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You can’t disrespect us: Somdev Devvarman

Sunday, 13 January 2013 - 4:00am IST | Agency: DNA
Somdev Devvarman tells Deba Prasad Dhar that players don’t speak their hearts out fearing that they might be marginalised.

Somdev Devvarman tells Deba Prasad Dhar that players don’t speak their hearts out fearing that they might be marginalised.

AITA officials claimed to have acceded to some of your demands. They were on record saying that they agreed to the players’ choice of physio and business class travel. If that was true, why weren’t you people willing to be flexible in India’s interests?
First, let me clarify that there was no communication whatsoever on their (AITA’s) part. They never told us anything. We had nothing to fall back upon. We have records of the interaction we had with them as proof. Instead of having a dialogue, they made statements like the ‘government will stop funding us’ and all that. They have been unethical and unprofessional. It was only fair that we expected an assurance in writing. But nothing was acknowledged at their end. Rough end of the stick was all we got.

Did you guys at any stage consider a compromise formula? Would you have played if AITA had agreed to, let’s say, part of your demands, with a surety of a detailed and fruitful dialogue after the Davis Cup tie?
Look, our struggle would have continued. We have represented India proudly and our wants are not unreasonable. Fact is we would never have given in. It would be wrong to say that we would have relaxed our stance if part our genuine requirements were met.

Some of you have been on the circuit for many years. Then how come you people woke up to reality only now?
Over the years, I’ve been talking to AITA officials on the issues that had to be addressed on priority. Why me, even Rohan (Bopanna), Mahesh (Bhupathi) and Prakash (Amritraj) have had their differences with the AITA. Name one player who hasn’t been at conflict with them. On December 17 (2012), we sent them an email expressing our concern. We had formed a unit. We had a meeting with AITA on December 30, but nothing emerged out of it. On January 6, they released a statement that said nothing about our needs. What we asked for — a physio, a good doctor and a six-member team — was fair and deserved.

Do you think that even decent performances would have helped you people negotiate better? After the Olympics debacle, who’s in a mood to listen?
I don’t agree. Where this issue is concerned, it does not matter what we have achieved personally or  professionally. You can’t disrespect us. Regardless of what we do on court, you can’t treat us indifferently. Why do you think players who haven’t played for the country have joined us?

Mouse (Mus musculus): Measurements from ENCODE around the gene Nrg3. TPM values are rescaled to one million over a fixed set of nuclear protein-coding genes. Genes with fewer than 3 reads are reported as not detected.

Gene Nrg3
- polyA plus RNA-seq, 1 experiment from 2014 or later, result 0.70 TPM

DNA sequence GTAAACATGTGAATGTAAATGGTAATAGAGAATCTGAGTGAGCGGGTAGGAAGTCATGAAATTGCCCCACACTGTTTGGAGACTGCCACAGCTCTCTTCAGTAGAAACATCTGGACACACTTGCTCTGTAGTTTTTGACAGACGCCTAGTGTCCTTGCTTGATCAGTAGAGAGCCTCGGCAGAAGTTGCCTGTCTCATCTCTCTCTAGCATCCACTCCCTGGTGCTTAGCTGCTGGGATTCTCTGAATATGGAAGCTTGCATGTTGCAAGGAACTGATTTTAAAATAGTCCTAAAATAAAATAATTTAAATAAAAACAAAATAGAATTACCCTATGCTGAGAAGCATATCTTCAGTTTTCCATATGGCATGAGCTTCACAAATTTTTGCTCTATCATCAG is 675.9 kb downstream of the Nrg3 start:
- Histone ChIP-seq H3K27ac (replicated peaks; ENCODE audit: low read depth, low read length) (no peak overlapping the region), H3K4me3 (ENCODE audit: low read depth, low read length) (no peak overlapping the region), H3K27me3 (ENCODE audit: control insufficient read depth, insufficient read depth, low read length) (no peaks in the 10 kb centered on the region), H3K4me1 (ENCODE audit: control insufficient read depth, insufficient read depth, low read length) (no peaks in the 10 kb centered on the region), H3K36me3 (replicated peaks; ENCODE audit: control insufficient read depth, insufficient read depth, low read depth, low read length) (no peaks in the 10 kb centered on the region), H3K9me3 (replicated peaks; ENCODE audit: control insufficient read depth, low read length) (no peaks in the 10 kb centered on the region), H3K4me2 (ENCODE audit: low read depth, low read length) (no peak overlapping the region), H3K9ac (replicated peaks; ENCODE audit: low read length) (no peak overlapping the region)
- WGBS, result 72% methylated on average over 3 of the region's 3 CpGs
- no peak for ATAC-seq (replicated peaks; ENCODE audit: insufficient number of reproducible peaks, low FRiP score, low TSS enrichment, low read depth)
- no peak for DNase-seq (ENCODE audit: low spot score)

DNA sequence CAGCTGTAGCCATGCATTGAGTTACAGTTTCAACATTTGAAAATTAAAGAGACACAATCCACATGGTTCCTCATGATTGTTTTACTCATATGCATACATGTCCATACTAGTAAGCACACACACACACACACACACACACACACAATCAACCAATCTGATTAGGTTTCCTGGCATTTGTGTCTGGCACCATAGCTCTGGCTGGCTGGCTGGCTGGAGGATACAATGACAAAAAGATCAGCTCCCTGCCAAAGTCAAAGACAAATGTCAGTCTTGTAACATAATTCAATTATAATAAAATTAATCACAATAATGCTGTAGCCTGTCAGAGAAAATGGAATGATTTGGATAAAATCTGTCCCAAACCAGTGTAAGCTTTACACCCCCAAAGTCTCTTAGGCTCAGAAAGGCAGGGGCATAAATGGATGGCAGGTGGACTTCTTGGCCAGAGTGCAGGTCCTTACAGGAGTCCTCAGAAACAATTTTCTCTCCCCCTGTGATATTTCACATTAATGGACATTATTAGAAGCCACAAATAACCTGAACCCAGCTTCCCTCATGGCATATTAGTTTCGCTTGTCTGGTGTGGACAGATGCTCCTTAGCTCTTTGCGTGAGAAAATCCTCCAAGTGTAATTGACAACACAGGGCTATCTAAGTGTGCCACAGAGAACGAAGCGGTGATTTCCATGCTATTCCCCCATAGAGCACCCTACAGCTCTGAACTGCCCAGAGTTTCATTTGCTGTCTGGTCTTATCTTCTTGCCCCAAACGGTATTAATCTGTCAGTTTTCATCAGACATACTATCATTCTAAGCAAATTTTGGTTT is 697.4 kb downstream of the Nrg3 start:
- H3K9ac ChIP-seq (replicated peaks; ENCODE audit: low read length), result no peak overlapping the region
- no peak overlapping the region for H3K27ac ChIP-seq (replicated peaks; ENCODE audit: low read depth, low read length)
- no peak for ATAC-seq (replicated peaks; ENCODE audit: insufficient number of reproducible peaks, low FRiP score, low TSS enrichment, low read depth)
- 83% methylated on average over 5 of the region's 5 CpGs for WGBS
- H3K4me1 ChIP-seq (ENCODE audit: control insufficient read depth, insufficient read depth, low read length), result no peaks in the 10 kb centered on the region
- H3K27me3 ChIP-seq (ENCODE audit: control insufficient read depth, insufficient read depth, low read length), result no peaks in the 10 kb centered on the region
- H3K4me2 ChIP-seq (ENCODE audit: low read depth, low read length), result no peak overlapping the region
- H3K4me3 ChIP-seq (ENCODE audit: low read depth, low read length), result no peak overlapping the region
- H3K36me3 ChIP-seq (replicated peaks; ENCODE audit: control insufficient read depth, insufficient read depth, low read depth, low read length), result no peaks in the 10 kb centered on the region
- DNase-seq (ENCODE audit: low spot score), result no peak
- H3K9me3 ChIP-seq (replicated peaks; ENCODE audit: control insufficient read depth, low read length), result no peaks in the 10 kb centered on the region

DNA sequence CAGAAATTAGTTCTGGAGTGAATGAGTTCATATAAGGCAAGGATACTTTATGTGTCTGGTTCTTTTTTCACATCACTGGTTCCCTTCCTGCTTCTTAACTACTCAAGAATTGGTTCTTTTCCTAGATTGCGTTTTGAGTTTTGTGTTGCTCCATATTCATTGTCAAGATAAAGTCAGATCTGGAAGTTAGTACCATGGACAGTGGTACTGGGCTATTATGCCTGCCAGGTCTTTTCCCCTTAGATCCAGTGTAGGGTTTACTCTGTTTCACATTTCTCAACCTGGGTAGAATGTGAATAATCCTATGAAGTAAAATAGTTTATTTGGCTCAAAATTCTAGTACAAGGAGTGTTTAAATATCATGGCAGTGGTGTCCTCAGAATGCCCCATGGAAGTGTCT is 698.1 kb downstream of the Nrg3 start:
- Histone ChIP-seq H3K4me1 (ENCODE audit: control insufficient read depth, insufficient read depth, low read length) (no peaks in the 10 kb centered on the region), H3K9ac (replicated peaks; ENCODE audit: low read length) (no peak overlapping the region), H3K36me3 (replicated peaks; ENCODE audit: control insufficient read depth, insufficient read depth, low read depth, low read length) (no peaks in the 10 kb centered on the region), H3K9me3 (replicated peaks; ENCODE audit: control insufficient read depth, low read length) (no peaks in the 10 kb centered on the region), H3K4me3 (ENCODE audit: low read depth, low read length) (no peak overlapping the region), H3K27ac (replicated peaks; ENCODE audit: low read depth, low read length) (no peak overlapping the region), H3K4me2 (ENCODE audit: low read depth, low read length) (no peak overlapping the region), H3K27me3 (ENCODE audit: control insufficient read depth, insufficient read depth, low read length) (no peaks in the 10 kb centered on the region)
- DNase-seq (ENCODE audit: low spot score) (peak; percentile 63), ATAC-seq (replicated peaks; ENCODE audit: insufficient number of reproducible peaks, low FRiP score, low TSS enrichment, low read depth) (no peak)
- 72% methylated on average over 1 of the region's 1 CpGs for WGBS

Why is Leander Paes silent? As a senior pro and India’s No 1 player, shouldn’t he have been on the forefront of this activity?
That’s a question you should ask him, not me.

There’s an obvious disconnect here. It’s something the country is eager to know. Paes is part of the Davis Cup team. Why isn’t he with you?
We tried to get hold of him. I can understand he has his movie commitments. He keeps very busy. He spoke to me today (Saturday) and assured that he would hear me out. So I give him the benefit of doubt.

Coach Zeeshan Ali says he’s hurt. He thinks how will he know the players unless he gets a chance to be with them?
If he’s upset, we apologise. We didn’t intend to hurt him. No one is doubting his credentials. We know him as one who has played for India. We just felt that in order to get the results, we needed someone we were familiar with...

Don’t you fear risking your own career? Some of you might get banned or be marginalised forever.
That’s precisely the reason players are reluctant to come out in the open and speak their hearts out. The establishment keeps giving threats like they would stop funding us, give no support...
I don’t want anything for myself. I’ve played with my heart each time I represented the country. And it’s not just about me. Everyone deserves credit for standing strong as a group.

Forget about the rest, what about you? You might never again represent India, or could lose out on a lucrative contract with a franchise if the Indian tennis league sees the light of the day.
Honestly, it’s not something I’m focusing on at this point. In any case, we don’t play more than one or two Davis Cup ties in a year. Tennis is primarily an individual sport and I am a professional. I don’t think avenues to play will be denied to me. For now, I’m happy because we are united for a noble cause. And together we will be.


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